Marriage is the primary filter through which supposedly basic rights are rationed among American citizens. It allows the restriction of what should not be restricted, and legitimizes the inequity of allowing the rich to stay healthy and the sick to stay poor. Moreover, the denial of benefits to groups such as welfare recipients, senior citizens, and union members makes it ever more impossible for such citizens to live single or queer lives without suffering extreme punitive consequences. Resisting marriage and monogamy, then, is itself an act of resistance to the dominant paradigm's insistence that basic rights such as healthcare can be made contingent on normative behavior or status. The capitalist economy is the heteronormative economy, and resisting one is resisting the other.
In addition, because poor and working-class Americans are disproportionately people of color, it is certainly possible that policy-level racism factors into the sexually repressive equation as well. In fact, racism, too, is propped up by normative sexual ethics: much of the anti-poor rhetoric of the past several administrations has centered around the supposed sexual deviance and promiscuity of people of color, in the shape of the thoroughly ahistorical and counterfactual archetype of the adolescent black welfare mother. Are we heading towards a future, or are we already in one, in which access to drugs, doctors, and reproductive choice is restricted to the white as well as to the hetero? If we are, it will be because we allow dominant sexual mores to legitimize the illegitimate.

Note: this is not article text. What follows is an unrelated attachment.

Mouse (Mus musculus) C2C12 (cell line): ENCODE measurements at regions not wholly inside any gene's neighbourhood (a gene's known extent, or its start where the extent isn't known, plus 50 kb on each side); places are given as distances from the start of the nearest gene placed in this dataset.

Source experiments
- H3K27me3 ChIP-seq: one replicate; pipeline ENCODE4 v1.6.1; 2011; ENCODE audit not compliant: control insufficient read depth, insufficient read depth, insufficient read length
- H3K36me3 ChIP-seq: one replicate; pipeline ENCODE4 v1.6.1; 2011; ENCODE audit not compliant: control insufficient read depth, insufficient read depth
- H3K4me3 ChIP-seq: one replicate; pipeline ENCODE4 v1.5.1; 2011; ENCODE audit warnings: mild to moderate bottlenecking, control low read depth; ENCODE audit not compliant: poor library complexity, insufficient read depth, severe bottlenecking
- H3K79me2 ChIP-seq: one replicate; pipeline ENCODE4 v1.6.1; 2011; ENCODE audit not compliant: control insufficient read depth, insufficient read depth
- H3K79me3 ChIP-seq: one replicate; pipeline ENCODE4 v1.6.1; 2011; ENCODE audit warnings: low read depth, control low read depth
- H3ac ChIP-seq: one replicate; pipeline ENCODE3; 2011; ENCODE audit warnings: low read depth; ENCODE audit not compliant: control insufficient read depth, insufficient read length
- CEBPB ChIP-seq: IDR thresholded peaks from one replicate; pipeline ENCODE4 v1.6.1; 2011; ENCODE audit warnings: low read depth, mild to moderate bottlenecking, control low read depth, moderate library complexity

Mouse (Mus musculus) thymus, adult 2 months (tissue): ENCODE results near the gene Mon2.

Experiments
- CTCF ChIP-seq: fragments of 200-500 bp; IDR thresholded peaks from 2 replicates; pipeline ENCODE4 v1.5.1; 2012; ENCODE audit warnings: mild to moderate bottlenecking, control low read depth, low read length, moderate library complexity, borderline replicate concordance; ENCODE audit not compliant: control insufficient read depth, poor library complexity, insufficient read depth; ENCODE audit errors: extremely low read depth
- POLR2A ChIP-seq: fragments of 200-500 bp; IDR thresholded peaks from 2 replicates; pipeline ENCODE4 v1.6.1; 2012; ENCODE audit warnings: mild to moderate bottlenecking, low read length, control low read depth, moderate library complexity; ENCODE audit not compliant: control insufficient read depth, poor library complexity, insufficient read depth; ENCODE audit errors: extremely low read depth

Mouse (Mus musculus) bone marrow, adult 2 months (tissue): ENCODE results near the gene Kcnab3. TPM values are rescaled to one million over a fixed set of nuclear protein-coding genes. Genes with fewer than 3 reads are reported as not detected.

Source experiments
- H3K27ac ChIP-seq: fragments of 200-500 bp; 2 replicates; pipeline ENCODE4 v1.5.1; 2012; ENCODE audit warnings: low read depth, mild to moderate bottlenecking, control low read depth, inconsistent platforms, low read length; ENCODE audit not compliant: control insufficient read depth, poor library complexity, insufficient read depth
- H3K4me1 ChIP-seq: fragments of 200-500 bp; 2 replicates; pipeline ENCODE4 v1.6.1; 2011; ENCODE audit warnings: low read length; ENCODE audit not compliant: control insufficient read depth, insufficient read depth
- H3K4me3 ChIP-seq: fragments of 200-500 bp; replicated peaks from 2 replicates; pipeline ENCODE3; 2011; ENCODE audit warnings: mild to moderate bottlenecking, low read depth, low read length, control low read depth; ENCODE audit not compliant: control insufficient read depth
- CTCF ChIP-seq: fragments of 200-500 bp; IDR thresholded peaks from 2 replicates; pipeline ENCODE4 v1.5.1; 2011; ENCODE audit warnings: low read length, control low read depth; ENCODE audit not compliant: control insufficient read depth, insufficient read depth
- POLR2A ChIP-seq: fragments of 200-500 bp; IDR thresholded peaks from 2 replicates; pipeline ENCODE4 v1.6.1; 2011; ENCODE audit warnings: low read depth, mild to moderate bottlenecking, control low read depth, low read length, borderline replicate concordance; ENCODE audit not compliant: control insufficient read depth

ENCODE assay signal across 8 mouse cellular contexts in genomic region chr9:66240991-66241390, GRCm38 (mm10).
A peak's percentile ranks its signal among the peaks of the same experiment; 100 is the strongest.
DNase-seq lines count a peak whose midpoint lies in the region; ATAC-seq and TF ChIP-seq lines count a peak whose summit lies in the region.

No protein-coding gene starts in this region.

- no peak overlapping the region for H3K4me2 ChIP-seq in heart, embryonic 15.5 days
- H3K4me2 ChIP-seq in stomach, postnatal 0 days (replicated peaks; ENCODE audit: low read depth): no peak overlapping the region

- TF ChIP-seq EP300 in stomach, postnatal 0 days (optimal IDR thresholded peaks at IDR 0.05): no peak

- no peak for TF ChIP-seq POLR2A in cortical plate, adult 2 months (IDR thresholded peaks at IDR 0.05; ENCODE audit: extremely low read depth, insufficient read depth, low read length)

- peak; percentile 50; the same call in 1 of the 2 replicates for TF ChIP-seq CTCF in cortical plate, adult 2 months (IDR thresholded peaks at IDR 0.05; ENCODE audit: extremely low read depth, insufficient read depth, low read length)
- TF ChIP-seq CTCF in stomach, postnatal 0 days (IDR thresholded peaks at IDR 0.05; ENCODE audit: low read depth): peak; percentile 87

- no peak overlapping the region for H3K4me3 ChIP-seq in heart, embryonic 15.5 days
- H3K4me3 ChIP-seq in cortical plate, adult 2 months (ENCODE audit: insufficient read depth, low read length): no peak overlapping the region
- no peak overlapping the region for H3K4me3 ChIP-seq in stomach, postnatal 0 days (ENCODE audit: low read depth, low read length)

2. The war on women and queers
Second, sex activism is valid political radicalism because is resists a growing war on women and queers on the part of the current conservative consensus and the new American holy war. The current administration's war on women, queers, and the single is becoming indistinguishable from the brutal, impoverishing, and disenfranchising war on labor, the poor, and people of color - to the point where it all begins to look like the same war. At first, the war is quite subtle, but with just a few examples, the trend becomes clear. Notice how even those lucky enough to get insurance are constrained by the dominant morality: Many government employees can no longer get their contraceptives covered by their health plans. Notice that abortion is growing steadily more inaccessible to those who need it, with the Bush administration's all-out attack on abortion rights taking the form of (in the words of Planned Parenthood) "[i]nstituting gag rules that censor free speech; supporting legislation that limits access to family planning and abortion services; sinking large sums of money into medically unproven abstinence-only sexuality education; and nominating staunchly anti-choice judges to federal benches and right-wing, religious ideologues to important scientific posts. And notice that Bush even refused to sign the U.N. Convention on the Elimination of All Forms of Discrimination Against Women (CEDAW), which Planned Parenthood called "a testament to his overall contempt for women and his steadfast refusal to respect their fundamental civil and human rights."
Zeek in Print
Spring 03 issue available here
Shtupping in the Shadow
of the Bomb
The Mall Balloon-Man Moment of the Spirit
Beats, Rhymes & Nigguns
Matthue Roth & Juez
Susan H. Case
Josh Gets his Checkup
The Ritual of Family Photography